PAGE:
Today it’s time for our Chief Architect Frans to round off his blog series about microservices in a final blogpost.
In my previous blogpost I wrote about the pros and cons with microservices and problems arising from introducing them prematurely. When things are very uncertain and there is need for experimentation, microservices may be an unnecessary burden and make it harder to do certain unplanned changes.
However, if you let your product’s functionality and your development team grow too much before introducing microservices, you will run into other problems and it might be too late to refactor. Ideally, you would like to plan and prepare for microservices in advance but keep things as simple as possible to save time and money.
A good approach – which we have adopted at Kiosked – is to educate the team about microservices and what our future microservices architecture could look like. This allows developers to plan the interfaces in code in such a way that refactoring the components into microservices is less painful when the time comes.
At Kiosked we always draw high-level architecture diagrams where all components are already shown as separate microservices. This is just to incorporate the idea, as early as possible, that the codebase will one day be split into microservices. The quality of all interfaces in the code will be quite good since the developers know that the interfaces will one day be exposed as REST APIs.
During the years, plenty of components never made it as microservices. The usual reason was that there was really no significant need. Sometimes this was because the component never grew big enough or things changed and the component became obsolete.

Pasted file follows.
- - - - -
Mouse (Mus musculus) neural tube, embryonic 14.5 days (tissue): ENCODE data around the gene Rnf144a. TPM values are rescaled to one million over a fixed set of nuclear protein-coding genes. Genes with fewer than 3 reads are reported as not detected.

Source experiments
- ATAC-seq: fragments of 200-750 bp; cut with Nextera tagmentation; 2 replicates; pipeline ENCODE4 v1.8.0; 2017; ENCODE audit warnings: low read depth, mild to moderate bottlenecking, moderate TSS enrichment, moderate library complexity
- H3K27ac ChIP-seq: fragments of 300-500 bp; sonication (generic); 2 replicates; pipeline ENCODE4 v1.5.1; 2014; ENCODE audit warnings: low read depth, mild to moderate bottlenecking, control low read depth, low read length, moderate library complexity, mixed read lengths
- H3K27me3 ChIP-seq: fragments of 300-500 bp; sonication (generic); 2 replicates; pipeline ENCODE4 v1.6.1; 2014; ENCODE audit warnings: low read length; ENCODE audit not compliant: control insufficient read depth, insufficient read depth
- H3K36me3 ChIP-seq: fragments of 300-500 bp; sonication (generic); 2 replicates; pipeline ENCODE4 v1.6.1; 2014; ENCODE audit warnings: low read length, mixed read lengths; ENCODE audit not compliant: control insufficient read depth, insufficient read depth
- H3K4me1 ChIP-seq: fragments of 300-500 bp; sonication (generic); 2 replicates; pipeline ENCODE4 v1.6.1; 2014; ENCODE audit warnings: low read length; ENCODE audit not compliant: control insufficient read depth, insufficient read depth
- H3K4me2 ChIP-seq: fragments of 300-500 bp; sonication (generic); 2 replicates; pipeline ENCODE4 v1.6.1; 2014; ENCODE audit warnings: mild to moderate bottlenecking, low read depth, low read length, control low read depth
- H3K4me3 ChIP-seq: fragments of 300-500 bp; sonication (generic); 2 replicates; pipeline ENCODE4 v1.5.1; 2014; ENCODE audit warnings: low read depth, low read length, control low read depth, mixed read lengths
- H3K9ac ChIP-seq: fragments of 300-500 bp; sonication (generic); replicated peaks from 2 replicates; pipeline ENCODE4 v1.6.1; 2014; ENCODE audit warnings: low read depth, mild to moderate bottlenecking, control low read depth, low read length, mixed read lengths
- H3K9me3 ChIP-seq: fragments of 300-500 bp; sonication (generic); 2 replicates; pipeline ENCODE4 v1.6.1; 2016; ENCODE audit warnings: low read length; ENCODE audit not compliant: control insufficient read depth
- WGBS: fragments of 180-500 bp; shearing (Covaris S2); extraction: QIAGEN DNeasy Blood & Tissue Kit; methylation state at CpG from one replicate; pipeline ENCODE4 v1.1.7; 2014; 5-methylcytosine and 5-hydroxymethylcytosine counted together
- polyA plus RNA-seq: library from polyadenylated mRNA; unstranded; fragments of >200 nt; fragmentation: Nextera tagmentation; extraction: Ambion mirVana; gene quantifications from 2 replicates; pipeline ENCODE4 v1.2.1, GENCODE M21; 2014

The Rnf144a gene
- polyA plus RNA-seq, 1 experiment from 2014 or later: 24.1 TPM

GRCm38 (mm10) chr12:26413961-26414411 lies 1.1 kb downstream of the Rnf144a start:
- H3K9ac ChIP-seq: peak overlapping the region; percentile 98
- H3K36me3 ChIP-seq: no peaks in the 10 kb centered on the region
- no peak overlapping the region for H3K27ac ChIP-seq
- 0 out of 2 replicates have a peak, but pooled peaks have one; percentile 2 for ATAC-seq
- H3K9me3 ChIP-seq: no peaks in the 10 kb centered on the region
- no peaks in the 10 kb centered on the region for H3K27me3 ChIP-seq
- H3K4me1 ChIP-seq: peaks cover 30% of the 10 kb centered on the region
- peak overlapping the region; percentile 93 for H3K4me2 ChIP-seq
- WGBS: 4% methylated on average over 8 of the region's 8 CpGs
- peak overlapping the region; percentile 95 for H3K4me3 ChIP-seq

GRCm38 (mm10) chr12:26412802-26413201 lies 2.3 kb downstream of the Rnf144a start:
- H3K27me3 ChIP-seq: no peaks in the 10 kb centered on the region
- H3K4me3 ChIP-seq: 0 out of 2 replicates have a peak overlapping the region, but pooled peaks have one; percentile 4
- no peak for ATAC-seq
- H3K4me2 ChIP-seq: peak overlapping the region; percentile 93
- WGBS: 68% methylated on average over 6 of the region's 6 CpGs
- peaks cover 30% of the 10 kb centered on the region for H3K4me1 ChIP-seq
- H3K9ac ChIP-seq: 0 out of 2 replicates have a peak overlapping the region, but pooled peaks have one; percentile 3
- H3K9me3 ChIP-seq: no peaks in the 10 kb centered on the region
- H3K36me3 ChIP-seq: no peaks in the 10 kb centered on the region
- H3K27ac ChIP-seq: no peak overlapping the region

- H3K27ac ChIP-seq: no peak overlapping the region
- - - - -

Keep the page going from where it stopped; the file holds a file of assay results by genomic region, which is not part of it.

At Kiosked we have a bunch of components in full use still waiting for the right time to be extracted into microservices. If we had decided to build everything as microservices immediately, we would probably still be working on those initial obsolete components.
Architecture is an ongoing discussion at Kiosked. We have a team of highly-skilled senior developers who are all contributing to the architecture. They often build separate Composer components, which are kind of halfway to microservices, since these components are already separate projects under version control. When the time comes, it is fairly trivial to write REST APIs for the interfaces and have the components deployed to separate servers.
So in the end, it all comes down to understanding the tradeoffs and having a great team where every member shares the same future architectural vision. We are lucky to have that at Kiosked.